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T-Mobile hit with 2 class-action lawsuits over massive data breach

Lawsuits are piling up in the wake of the massive data breach.

 

Andrew Wyrich

Tech

Published Aug 23, 2021   Updated Aug 23, 2021, 10:26 am CDT

Two class-action lawsuits have been filed against T-Mobile in the wake of a massive data breach that left millions of customers’ personal information exposed.

Overall, at least 47 million people were affected by the data breach. Motherboard first reported the hack, noting that a hacker was selling portions of the data on an underground forum. T-Mobile said it was investigating the claims, but soon confirmed the broad strokes of the data breach.

T-Mobile said the hack impacted various kinds of customers, and the data that was compromised included names, drivers’ licenses and identification information, Social Security numbers, and more.

In a suit filed late last week in the United States District Court for the Western District of Washington, it claims that T-Mobile maintained the personal information in a “reckless manner” that was “vulnerable to cyberattacks.”

“Plaintiffs’ and class members’ identities are now at considerable risk because of Defendant’s negligent conduct since the private information that T-Mobile collected and maintained is now in the hands of data thieves,” the suit reads.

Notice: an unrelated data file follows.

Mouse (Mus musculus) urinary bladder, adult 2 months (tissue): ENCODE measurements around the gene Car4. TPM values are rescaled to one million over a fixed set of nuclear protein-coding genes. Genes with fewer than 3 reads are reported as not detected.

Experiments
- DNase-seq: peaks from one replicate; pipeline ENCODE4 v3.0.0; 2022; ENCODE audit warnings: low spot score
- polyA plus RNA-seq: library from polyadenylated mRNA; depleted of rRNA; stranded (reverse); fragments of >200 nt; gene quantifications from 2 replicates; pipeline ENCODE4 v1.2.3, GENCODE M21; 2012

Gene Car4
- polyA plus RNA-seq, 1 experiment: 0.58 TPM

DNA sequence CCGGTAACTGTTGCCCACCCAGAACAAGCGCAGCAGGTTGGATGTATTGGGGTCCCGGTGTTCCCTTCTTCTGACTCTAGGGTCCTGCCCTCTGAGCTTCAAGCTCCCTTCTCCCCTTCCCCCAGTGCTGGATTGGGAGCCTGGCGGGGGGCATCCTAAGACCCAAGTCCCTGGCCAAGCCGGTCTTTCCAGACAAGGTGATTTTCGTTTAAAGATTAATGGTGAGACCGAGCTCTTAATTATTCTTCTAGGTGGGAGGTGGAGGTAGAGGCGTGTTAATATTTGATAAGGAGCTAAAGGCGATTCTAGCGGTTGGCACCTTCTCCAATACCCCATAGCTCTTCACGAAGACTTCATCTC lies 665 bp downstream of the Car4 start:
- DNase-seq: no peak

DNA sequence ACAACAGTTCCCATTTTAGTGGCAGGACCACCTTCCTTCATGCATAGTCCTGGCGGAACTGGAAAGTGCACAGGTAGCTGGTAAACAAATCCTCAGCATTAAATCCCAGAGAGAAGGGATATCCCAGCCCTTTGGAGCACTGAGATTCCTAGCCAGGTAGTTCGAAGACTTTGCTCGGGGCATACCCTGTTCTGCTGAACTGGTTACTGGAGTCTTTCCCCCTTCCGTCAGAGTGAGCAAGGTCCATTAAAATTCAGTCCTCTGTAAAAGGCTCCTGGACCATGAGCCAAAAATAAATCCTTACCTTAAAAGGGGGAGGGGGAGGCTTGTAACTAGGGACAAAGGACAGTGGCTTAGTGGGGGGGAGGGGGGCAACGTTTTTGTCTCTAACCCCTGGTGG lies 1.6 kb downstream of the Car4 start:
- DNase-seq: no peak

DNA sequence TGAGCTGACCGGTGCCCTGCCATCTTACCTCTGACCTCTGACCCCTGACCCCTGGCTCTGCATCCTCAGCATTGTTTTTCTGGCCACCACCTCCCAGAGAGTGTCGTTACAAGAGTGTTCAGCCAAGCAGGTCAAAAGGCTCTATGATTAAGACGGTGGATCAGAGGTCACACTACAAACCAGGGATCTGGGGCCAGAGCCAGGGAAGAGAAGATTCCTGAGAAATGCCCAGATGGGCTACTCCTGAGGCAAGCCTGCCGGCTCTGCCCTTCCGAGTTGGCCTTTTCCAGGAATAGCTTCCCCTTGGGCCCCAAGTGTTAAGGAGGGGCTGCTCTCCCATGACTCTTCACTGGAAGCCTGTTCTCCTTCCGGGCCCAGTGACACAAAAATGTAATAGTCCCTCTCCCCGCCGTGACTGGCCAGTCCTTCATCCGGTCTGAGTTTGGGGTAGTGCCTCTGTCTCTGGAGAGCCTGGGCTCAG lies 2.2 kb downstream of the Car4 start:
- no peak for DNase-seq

Meanwhile, as Fox Business reports, another suit was filed just a few days later that says T-Mobile violated the California Consumer Privacy Act (CCPA).

“Plaintiffs now seek compensation under the CCPA and principles of common law negligence, unjust enrichment, breach of implied contract, and breach of confidence, for their damages and those of fellow class members,” the suit reads. “Plaintiffs also seek injunctive relief to ensure that T-Mobile cannot continue to put its customers at risk.”

The suit also notes that T-Mobile has had at least five data breaches over the past three years, citing news stories about them. T-Mobile says it is offering affected customers identity protection services for free over the next two years, a decision that the suit calls “insufficient.”

“As discussed above, the threat of identity theft and fraud from the data breach will extend for many years and cost plaintiffs and the classes significant time and effort,” the suit reads.

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*First Published: Aug 23, 2021, 10:04 am CDT